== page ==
After nearly 50 years as a UBC member, Carpenters International Training Fund (CITF) Executive Director Bill Irwin retired at the end of 2020. Perhaps it’s fitting that the leader of the UBC’s training programs since 2003 finished his own apprenticeship number one in his class and winner of his program’s Golden Hammer apprenticeship award.
That success carried forward as Bill got involved locally in apprenticeship training and served on numerous boards and committees, including a record-setting 13 years on the Massachusetts State Board of Education.
When General President Doug McCarron thanked Bill during last summer’s UBC general convention, he said, “Our members have been fortunate to benefit from his relentless pursuit of perfection. Our union has been fortunate to benefit from his leadership. And I am lucky to call him a friend.”
But first, Bill was a carpenter. He recently shared some thoughts about his career.
How did you decide to become a carpenter?
When I was 10, I worked with my grandfather, who was a union carpenter—he gave me a dollar a day and told me I was overpaid. After high school I kicked around college for a while, but I was getting nothing done. At the time I couldn’t see myself wearing a suit and tie, so I quit. Soon after I was giving my buddy a ride into Boston to take the state apprenticeship test, and I ended up taking it myself. It was something I had wanted to do anyway. I joined the Boston Carpenters Union [Local 40 then; Local 328 now] in 1971.
What kind of work did you do, and what was your favorite project?
It was all commercial—heavy & highway, interior systems, even some piledriving—the Piledrivers local was next door to Local 40. The Porter Square subway station in Cambridge was a four-year job in the 1980s. It was 260 feet underground through solid rock. I was the steward on the job. And even though I left college, I like to tell people I did five years at Harvard and five years at MIT—on construction jobs.
How did you get involved in training?
I was always active. I became an officer in my local and I was active with apprentices. I had ambition—I felt like I couldn’t stand on the sidelines and let things go by me.
In 1987 I was given a choice between becoming a business agent or the director of training for the local apprenticeship program. The training program was what interested me. I always tell people, I fix things. People don’t call to say, ‘great job,’ they call you with problems. I’ve always had a knack for being able to solve problems and fix things.
What guided your decisions as a training director?
First, when a contractor requests a certain type of training— always say yes and figure out how to make it happen. And second, no matter what, you’ll never have to keep notes if you treat everyone exactly the same, no matter who they are. In Boston, later when I directed the New England regional training program and at the CITF, my credo has always been to be fair and equitable.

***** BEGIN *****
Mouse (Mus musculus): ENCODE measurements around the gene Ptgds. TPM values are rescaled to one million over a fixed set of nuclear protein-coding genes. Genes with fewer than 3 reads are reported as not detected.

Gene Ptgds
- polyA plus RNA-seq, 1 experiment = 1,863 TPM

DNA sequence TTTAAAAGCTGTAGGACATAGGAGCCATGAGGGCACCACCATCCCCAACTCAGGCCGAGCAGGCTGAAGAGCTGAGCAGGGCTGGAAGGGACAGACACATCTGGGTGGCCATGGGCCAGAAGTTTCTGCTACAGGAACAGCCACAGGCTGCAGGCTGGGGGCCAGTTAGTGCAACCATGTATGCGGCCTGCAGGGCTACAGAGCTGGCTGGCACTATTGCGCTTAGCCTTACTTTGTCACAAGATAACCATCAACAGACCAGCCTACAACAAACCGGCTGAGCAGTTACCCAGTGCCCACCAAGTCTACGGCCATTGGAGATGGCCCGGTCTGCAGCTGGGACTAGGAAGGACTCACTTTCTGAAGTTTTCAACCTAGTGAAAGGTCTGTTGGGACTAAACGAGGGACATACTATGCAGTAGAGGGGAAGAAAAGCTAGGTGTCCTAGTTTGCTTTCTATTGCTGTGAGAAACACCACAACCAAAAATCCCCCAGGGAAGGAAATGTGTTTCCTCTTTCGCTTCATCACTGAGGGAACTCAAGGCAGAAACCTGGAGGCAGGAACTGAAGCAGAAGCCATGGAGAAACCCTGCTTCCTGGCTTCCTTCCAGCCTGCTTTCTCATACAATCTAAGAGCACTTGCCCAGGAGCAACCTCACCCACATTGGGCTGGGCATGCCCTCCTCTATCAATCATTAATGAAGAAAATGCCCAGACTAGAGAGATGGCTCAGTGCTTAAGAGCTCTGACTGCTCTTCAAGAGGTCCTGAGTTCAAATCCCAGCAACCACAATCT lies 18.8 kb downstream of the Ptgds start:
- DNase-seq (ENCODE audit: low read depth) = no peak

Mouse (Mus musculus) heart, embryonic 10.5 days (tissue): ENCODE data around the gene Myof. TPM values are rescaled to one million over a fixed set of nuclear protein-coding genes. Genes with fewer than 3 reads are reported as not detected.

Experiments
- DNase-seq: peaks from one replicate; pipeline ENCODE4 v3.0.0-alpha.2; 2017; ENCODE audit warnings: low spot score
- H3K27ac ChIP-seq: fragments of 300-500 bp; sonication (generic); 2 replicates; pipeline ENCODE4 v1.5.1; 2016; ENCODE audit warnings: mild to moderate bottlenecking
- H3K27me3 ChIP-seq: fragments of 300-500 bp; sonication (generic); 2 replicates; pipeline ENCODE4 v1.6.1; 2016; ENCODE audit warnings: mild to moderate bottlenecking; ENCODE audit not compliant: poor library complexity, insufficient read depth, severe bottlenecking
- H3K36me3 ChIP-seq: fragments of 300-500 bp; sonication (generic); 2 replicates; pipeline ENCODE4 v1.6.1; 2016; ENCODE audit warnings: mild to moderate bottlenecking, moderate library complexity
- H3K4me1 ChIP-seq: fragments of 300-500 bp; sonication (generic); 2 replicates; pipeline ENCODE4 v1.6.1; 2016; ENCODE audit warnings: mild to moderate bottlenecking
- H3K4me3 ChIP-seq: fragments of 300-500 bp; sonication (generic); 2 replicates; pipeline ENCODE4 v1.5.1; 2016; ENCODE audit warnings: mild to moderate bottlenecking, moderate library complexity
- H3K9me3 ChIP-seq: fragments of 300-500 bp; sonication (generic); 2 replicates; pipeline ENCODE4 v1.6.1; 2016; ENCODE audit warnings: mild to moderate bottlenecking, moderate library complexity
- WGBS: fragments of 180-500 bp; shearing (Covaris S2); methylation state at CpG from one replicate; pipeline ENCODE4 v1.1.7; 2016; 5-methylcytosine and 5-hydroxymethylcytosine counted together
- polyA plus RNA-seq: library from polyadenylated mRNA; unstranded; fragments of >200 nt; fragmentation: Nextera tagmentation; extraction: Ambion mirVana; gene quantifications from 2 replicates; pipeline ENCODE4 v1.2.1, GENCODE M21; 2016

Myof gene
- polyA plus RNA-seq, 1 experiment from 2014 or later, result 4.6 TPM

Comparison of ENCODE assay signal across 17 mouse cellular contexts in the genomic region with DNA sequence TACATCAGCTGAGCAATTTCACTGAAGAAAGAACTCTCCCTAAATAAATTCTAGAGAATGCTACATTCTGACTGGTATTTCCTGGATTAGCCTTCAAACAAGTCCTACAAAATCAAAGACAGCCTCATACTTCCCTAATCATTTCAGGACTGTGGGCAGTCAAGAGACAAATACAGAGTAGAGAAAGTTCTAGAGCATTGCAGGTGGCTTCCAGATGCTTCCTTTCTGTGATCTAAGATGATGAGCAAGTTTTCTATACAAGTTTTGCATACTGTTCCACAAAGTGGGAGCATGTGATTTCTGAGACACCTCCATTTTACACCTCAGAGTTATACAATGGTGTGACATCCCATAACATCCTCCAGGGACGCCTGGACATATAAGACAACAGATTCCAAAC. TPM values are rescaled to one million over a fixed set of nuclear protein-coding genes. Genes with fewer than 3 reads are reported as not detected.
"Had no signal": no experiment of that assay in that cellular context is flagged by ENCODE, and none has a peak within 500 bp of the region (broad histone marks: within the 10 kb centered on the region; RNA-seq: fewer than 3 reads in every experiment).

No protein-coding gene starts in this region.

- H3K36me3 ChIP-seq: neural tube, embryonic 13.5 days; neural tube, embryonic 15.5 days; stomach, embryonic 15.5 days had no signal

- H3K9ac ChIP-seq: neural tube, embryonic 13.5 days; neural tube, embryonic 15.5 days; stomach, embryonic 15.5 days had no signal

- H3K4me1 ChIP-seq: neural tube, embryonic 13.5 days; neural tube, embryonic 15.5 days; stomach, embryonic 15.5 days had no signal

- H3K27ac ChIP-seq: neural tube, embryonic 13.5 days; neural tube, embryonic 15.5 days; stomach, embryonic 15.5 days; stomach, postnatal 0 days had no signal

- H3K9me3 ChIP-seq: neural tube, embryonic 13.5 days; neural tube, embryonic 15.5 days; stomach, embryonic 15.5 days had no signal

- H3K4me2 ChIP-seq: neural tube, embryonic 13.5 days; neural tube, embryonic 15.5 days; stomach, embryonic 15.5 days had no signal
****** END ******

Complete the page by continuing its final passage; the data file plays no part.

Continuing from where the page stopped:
That’s because I’ve seen the ugly, the bad and the good. The ugly was when we were territorial, and members couldn’t move around and get work. The bad was the fiefdoms, when elected union reps would only take care of those who voted for them. The good began to happen when President McCarron and his team came in and started to change things. And that’s one of the main reasons I’ve stayed on this long.
As the Executive Director of the Carpenters International Training Fund since 2003, what are you most proud of?
No question, it’s the curriculum and Build-a-Book system. The sequence of construction in San Diego is different from how it is in Boston, for example. There is no way to put one curriculum together that covers every area and situation. With Build-a-Book we can tailor training down to a single specific jobsite, but still standardize it. That has led to more than 100 qualifications and certifications that are tracked in our TRAIN database. No one else has this.
What has changed most for apprentices and journey-level UBC members since you joined the union?
The need for lifelong learning. The days are gone when you could go through an apprenticeship and then work the rest of your life with no further training. You need to have continuing education—you have to. You need it so you can stay employable and your contractors can stay competitive.
With so many changes to the UBC since you joined, what has been the impact of those changes on the union and the industry?
When people visit the ITC, whether non-union contractors, industry people, educators or politicians, we can see some of the impact. The reaction is always, ‘We never knew how intricate this was.’ They are amazed to learn that the U.S. Dept. of Labor certifies the UBC in 33 different craft areas—not just our eight major craft areas.
None of the other building trades unions have had the will or the guts to make the wholesale changes for the better the way the UBC did—for our members, our contractors and our owners. The UBC is going to survive, and we’re going to come out on top because we’re expanding and growing, and we embrace change. I’m just so proud to have been a part of it, to be a member for this long and see the changes that have happened for the better.